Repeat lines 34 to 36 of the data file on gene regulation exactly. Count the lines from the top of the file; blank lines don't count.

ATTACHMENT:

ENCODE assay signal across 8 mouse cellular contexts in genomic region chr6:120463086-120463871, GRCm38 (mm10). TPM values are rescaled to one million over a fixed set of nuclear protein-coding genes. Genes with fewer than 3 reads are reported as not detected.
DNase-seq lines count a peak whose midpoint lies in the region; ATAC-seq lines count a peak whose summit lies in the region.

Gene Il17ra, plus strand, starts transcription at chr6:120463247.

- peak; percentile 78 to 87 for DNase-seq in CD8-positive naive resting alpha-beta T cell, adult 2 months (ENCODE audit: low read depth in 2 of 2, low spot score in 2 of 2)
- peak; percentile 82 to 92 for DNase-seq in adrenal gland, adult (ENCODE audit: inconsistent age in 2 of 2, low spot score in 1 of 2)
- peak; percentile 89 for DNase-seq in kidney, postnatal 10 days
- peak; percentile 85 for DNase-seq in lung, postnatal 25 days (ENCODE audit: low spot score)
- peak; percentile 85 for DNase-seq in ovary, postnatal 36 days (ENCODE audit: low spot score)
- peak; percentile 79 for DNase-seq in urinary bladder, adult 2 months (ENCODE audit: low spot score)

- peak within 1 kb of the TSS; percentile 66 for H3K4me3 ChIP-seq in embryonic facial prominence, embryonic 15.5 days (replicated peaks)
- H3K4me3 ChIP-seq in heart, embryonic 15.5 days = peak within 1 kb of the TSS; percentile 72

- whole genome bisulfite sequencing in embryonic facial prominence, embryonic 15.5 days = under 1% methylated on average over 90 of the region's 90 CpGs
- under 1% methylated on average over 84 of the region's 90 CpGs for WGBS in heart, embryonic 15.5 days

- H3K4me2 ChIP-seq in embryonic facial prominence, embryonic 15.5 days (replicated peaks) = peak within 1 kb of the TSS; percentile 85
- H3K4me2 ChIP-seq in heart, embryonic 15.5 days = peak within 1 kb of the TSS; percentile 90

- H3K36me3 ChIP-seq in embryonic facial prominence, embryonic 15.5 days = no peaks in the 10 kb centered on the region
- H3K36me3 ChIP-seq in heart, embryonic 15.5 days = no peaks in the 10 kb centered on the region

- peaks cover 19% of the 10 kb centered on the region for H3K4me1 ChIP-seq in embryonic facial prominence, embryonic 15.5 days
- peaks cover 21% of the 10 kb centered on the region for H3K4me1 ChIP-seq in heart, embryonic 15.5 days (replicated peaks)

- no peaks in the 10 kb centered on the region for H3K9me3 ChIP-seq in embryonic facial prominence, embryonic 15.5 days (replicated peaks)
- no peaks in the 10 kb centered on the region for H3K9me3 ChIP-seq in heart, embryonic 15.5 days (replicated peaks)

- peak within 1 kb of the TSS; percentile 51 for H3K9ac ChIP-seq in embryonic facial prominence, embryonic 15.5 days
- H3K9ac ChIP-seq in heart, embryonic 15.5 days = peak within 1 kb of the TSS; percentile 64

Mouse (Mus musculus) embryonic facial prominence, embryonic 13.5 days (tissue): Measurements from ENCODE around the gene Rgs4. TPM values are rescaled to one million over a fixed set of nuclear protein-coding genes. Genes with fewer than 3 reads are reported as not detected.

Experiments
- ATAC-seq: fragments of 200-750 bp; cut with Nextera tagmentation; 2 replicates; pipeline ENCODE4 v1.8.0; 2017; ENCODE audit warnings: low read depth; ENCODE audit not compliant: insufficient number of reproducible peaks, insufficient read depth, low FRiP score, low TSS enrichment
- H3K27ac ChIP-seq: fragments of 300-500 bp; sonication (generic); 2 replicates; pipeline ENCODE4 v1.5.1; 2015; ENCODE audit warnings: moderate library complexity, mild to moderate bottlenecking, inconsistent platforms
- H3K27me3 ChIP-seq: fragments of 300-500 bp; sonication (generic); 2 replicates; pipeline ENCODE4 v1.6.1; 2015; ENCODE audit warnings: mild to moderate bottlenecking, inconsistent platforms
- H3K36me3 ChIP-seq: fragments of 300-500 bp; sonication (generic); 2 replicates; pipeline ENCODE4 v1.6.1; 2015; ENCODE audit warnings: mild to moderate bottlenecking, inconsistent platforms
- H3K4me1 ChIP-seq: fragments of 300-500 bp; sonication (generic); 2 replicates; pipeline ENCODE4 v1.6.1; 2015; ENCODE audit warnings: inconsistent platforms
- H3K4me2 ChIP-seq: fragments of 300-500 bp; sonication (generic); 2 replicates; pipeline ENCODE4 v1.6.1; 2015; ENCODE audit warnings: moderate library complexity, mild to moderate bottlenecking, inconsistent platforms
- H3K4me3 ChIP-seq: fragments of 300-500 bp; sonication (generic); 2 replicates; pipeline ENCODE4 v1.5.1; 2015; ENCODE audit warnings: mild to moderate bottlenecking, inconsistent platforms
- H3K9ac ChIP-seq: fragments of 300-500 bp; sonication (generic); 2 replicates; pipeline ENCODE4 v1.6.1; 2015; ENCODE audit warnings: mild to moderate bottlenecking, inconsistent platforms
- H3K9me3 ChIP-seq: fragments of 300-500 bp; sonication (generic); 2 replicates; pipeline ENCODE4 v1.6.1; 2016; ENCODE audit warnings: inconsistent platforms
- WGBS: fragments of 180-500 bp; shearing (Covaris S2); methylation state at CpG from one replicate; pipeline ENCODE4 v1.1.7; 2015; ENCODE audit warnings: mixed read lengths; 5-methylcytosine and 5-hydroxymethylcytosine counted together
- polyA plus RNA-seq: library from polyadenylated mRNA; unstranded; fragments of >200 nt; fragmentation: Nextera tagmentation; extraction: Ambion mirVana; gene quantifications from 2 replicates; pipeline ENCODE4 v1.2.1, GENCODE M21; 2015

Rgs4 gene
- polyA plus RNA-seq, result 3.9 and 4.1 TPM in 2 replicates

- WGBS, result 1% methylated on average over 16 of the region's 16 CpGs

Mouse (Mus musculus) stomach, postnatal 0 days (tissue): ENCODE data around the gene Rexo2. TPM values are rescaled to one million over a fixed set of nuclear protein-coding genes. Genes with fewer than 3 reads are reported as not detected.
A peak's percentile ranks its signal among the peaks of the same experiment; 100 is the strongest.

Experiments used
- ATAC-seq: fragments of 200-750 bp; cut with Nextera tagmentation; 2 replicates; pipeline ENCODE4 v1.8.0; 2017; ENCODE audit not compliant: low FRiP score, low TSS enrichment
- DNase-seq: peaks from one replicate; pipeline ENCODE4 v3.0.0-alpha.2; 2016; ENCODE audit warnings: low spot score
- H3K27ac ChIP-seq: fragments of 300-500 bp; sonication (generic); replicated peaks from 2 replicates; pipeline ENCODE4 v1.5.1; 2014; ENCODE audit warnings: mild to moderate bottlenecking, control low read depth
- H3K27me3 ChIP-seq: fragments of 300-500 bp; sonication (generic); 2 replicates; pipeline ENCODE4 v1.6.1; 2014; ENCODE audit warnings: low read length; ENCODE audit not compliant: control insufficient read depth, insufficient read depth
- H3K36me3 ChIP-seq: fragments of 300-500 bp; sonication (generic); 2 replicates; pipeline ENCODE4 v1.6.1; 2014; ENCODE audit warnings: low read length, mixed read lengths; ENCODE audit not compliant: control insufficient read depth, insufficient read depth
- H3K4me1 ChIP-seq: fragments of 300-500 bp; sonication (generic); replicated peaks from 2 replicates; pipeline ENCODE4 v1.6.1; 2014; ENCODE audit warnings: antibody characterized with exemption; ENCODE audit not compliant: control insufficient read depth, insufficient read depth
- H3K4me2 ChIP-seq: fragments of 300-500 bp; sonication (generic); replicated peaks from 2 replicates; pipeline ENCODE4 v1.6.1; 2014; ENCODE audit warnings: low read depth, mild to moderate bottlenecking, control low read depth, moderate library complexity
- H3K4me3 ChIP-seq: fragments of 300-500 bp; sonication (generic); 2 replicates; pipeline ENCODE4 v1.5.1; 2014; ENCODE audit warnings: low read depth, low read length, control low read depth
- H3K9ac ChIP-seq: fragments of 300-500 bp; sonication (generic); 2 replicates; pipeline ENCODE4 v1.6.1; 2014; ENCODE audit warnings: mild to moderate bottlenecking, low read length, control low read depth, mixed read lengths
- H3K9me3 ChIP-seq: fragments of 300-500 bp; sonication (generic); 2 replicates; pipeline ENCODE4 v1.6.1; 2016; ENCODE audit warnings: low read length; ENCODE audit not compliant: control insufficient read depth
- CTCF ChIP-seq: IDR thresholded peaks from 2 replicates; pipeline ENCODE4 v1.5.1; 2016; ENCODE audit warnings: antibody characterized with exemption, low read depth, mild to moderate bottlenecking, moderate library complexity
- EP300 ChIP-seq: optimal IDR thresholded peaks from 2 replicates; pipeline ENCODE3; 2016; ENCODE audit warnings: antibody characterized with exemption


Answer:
- H3K9me3 ChIP-seq: fragments of 300-500 bp; sonication (generic); 2 replicates; pipeline ENCODE4 v1.6.1; 2016; ENCODE audit warnings: inconsistent platforms
- WGBS: fragments of 180-500 bp; shearing (Covaris S2); methylation state at CpG from one replicate; pipeline ENCODE4 v1.1.7; 2015; ENCODE audit warnings: mixed read lengths; 5-methylcytosine and 5-hydroxymethylcytosine counted together
- polyA plus RNA-seq: library from polyadenylated mRNA; unstranded; fragments of >200 nt; fragmentation: Nextera tagmentation; extraction: Ambion mirVana; gene quantifications from 2 replicates; pipeline ENCODE4 v1.2.1, GENCODE M21; 2015